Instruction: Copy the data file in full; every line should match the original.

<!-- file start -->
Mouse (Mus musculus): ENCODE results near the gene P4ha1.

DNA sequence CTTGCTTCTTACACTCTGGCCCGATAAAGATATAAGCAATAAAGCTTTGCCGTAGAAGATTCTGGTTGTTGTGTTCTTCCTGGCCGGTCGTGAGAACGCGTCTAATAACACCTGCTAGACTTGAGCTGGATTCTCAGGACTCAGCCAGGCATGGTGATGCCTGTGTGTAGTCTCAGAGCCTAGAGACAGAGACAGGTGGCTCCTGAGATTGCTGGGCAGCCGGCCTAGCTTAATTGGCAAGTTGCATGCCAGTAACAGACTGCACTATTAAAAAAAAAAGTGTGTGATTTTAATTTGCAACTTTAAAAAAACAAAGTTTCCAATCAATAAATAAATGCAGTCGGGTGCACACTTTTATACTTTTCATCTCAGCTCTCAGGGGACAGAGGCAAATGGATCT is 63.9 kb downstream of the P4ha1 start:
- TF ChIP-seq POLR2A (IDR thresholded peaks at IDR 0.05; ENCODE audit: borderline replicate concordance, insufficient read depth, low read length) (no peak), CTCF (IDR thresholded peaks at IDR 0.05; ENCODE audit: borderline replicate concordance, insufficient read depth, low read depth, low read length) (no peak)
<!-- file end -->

Mouse (Mus musculus): ENCODE results near the gene P4ha1.

DNA sequence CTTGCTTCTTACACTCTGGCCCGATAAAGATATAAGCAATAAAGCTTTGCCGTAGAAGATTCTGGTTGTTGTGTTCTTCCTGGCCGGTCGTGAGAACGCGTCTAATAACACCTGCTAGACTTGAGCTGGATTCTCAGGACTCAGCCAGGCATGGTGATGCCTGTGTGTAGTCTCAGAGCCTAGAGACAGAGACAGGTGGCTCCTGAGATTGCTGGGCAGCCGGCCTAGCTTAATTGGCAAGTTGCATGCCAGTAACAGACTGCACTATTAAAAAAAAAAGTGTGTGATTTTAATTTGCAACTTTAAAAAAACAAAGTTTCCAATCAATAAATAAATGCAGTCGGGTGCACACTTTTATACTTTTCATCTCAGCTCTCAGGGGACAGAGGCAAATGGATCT is 63.9 kb downstream of the P4ha1 start:
- TF ChIP-seq POLR2A (IDR thresholded peaks at IDR 0.05; ENCODE audit: borderline replicate concordance, insufficient read depth, low read length) (no peak), CTCF (IDR thresholded peaks at IDR 0.05; ENCODE audit: borderline replicate concordance, insufficient read depth, low read depth, low read length) (no peak)